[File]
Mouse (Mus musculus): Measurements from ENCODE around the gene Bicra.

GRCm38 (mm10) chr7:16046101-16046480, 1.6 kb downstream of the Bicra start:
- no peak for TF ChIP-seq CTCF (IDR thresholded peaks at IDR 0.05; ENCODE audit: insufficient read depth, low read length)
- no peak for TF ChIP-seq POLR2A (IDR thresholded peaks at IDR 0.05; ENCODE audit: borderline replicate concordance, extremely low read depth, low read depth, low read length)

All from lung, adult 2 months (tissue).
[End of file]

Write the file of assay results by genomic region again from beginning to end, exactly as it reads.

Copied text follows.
Mouse (Mus musculus): Measurements from ENCODE around the gene Bicra.

GRCm38 (mm10) chr7:16046101-16046480, 1.6 kb downstream of the Bicra start:
- no peak for TF ChIP-seq CTCF (IDR thresholded peaks at IDR 0.05; ENCODE audit: insufficient read depth, low read length)
- no peak for TF ChIP-seq POLR2A (IDR thresholded peaks at IDR 0.05; ENCODE audit: borderline replicate concordance, extremely low read depth, low read depth, low read length)

All from lung, adult 2 months (tissue).